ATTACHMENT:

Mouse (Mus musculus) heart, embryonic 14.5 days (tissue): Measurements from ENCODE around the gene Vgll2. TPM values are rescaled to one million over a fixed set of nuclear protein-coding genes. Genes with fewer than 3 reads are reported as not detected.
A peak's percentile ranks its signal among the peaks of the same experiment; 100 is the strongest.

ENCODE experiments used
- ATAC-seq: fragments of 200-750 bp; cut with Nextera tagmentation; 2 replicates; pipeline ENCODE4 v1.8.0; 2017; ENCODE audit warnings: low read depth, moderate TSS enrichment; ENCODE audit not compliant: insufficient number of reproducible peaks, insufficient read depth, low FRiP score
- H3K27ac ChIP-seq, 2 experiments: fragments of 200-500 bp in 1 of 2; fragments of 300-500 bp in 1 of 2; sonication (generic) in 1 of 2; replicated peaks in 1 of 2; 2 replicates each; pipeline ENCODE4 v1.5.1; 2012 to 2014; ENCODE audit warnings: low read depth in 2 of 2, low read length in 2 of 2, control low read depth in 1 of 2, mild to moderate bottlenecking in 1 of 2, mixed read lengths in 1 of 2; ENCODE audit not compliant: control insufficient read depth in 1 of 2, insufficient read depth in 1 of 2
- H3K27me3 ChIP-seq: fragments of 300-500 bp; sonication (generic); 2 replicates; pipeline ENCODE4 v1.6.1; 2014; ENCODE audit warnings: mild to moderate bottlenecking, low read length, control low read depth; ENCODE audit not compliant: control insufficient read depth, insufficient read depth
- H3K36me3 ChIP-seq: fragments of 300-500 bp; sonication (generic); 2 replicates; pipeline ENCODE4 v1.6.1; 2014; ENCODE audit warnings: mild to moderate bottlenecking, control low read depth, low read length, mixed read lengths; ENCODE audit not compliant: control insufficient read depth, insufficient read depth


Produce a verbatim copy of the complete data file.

Mouse (Mus musculus) heart, embryonic 14.5 days (tissue): Measurements from ENCODE around the gene Vgll2. TPM values are rescaled to one million over a fixed set of nuclear protein-coding genes. Genes with fewer than 3 reads are reported as not detected.
A peak's percentile ranks its signal among the peaks of the same experiment; 100 is the strongest.

ENCODE experiments used
- ATAC-seq: fragments of 200-750 bp; cut with Nextera tagmentation; 2 replicates; pipeline ENCODE4 v1.8.0; 2017; ENCODE audit warnings: low read depth, moderate TSS enrichment; ENCODE audit not compliant: insufficient number of reproducible peaks, insufficient read depth, low FRiP score
- H3K27ac ChIP-seq, 2 experiments: fragments of 200-500 bp in 1 of 2; fragments of 300-500 bp in 1 of 2; sonication (generic) in 1 of 2; replicated peaks in 1 of 2; 2 replicates each; pipeline ENCODE4 v1.5.1; 2012 to 2014; ENCODE audit warnings: low read depth in 2 of 2, low read length in 2 of 2, control low read depth in 1 of 2, mild to moderate bottlenecking in 1 of 2, mixed read lengths in 1 of 2; ENCODE audit not compliant: control insufficient read depth in 1 of 2, insufficient read depth in 1 of 2
- H3K27me3 ChIP-seq: fragments of 300-500 bp; sonication (generic); 2 replicates; pipeline ENCODE4 v1.6.1; 2014; ENCODE audit warnings: mild to moderate bottlenecking, low read length, control low read depth; ENCODE audit not compliant: control insufficient read depth, insufficient read depth
- H3K36me3 ChIP-seq: fragments of 300-500 bp; sonication (generic); 2 replicates; pipeline ENCODE4 v1.6.1; 2014; ENCODE audit warnings: mild to moderate bottlenecking, control low read depth, low read length, mixed read lengths; ENCODE audit not compliant: control insufficient read depth, insufficient read depth